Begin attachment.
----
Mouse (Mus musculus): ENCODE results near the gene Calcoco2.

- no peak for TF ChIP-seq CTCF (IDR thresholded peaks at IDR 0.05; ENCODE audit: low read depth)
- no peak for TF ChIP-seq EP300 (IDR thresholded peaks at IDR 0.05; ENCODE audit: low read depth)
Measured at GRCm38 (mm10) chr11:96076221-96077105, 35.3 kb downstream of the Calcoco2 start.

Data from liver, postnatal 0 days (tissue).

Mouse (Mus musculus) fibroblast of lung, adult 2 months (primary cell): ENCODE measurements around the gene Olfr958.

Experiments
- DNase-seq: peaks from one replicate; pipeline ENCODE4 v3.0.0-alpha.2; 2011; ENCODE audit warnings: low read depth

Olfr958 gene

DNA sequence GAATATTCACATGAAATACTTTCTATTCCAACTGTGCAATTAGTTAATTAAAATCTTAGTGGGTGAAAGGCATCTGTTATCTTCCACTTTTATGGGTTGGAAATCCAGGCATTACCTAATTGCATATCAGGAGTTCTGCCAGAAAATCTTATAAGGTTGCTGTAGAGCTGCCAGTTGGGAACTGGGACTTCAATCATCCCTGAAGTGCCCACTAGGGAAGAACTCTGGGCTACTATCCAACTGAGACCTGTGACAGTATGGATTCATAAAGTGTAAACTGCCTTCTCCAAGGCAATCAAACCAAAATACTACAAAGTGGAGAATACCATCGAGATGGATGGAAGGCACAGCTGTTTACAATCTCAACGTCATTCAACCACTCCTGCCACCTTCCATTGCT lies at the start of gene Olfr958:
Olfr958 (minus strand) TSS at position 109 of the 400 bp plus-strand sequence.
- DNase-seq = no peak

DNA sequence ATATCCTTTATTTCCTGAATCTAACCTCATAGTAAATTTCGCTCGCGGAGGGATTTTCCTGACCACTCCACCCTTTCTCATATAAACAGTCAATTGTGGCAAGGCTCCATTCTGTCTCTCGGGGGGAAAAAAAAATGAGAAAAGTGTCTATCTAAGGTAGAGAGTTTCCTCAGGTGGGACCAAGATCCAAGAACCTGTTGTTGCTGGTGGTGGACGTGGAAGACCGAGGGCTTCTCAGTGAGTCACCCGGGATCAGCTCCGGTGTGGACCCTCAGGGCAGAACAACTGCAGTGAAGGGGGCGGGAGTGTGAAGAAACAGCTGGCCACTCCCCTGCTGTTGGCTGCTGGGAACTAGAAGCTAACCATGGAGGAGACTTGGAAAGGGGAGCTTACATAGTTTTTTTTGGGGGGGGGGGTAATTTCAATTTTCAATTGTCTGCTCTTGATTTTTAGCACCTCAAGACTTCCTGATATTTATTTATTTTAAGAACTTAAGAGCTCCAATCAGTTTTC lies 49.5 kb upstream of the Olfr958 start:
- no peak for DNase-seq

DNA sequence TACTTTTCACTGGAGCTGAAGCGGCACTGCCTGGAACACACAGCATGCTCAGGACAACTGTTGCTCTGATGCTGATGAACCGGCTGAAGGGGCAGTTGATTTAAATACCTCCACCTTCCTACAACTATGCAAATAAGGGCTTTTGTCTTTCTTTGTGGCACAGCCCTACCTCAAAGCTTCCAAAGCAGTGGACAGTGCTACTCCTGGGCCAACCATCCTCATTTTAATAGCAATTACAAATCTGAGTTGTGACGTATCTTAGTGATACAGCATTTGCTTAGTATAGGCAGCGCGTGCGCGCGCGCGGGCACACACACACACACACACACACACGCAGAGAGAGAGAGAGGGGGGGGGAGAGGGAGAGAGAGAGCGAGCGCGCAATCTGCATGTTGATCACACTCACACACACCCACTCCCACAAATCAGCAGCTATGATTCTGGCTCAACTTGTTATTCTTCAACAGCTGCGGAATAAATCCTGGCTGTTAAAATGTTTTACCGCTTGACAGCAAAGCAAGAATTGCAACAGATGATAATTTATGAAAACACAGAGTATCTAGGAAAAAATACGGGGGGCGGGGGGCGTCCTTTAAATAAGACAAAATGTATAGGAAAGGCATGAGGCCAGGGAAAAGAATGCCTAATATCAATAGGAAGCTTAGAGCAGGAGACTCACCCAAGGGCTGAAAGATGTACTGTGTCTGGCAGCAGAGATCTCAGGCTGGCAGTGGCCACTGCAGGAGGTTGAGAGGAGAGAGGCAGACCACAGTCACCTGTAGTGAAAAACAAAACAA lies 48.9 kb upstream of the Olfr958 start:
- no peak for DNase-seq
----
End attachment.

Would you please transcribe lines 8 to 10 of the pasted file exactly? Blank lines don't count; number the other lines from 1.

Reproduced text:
- DNase-seq: peaks from one replicate; pipeline ENCODE4 v3.0.0-alpha.2; 2011; ENCODE audit warnings: low read depth

Olfr958 gene

DNA sequence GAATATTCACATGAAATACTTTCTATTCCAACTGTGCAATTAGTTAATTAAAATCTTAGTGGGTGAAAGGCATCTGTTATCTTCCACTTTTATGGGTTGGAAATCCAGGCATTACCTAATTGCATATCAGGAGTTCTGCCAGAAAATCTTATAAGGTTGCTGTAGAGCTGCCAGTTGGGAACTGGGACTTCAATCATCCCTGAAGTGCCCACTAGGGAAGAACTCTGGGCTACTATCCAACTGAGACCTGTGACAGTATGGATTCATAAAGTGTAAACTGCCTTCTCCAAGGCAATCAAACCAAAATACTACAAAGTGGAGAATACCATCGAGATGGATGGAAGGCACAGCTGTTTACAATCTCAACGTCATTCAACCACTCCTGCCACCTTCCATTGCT lies at the start of gene Olfr958: